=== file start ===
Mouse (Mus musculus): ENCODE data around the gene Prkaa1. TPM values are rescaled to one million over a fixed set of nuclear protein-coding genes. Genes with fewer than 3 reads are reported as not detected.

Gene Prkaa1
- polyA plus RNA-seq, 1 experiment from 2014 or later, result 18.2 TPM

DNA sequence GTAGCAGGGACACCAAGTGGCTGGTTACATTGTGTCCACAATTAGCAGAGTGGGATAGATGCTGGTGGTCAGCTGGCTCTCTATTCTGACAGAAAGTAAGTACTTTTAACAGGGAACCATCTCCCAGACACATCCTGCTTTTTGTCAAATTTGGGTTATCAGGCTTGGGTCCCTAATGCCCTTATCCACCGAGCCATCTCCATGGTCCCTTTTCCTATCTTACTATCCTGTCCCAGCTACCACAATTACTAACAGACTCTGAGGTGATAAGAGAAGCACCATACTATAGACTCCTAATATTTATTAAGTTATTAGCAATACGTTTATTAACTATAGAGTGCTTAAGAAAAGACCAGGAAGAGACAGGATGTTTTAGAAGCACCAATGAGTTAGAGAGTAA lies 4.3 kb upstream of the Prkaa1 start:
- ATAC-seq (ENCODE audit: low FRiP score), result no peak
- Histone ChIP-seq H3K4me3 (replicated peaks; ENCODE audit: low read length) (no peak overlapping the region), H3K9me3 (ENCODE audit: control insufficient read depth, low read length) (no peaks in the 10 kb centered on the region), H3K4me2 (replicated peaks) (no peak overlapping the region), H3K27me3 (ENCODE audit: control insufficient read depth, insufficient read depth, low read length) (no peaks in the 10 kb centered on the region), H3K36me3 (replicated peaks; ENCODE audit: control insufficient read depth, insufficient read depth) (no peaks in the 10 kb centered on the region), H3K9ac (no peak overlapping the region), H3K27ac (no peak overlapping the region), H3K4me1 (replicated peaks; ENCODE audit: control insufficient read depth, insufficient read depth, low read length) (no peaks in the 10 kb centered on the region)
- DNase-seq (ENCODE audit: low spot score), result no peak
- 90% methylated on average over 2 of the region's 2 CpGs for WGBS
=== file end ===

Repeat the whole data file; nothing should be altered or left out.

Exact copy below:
Mouse (Mus musculus): ENCODE data around the gene Prkaa1. TPM values are rescaled to one million over a fixed set of nuclear protein-coding genes. Genes with fewer than 3 reads are reported as not detected.

Gene Prkaa1
- polyA plus RNA-seq, 1 experiment from 2014 or later, result 18.2 TPM

DNA sequence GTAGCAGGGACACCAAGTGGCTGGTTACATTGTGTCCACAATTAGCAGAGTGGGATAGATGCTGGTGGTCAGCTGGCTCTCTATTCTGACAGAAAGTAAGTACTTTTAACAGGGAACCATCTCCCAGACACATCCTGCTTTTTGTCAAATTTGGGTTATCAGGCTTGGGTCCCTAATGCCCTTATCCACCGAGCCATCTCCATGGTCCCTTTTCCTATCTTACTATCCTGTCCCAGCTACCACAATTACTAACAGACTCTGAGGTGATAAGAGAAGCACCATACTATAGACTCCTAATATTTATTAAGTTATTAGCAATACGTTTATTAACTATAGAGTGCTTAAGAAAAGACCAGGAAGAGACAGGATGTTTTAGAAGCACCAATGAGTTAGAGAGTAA lies 4.3 kb upstream of the Prkaa1 start:
- ATAC-seq (ENCODE audit: low FRiP score), result no peak
- Histone ChIP-seq H3K4me3 (replicated peaks; ENCODE audit: low read length) (no peak overlapping the region), H3K9me3 (ENCODE audit: control insufficient read depth, low read length) (no peaks in the 10 kb centered on the region), H3K4me2 (replicated peaks) (no peak overlapping the region), H3K27me3 (ENCODE audit: control insufficient read depth, insufficient read depth, low read length) (no peaks in the 10 kb centered on the region), H3K36me3 (replicated peaks; ENCODE audit: control insufficient read depth, insufficient read depth) (no peaks in the 10 kb centered on the region), H3K9ac (no peak overlapping the region), H3K27ac (no peak overlapping the region), H3K4me1 (replicated peaks; ENCODE audit: control insufficient read depth, insufficient read depth, low read length) (no peaks in the 10 kb centered on the region)
- DNase-seq (ENCODE audit: low spot score), result no peak
- 90% methylated on average over 2 of the region's 2 CpGs for WGBS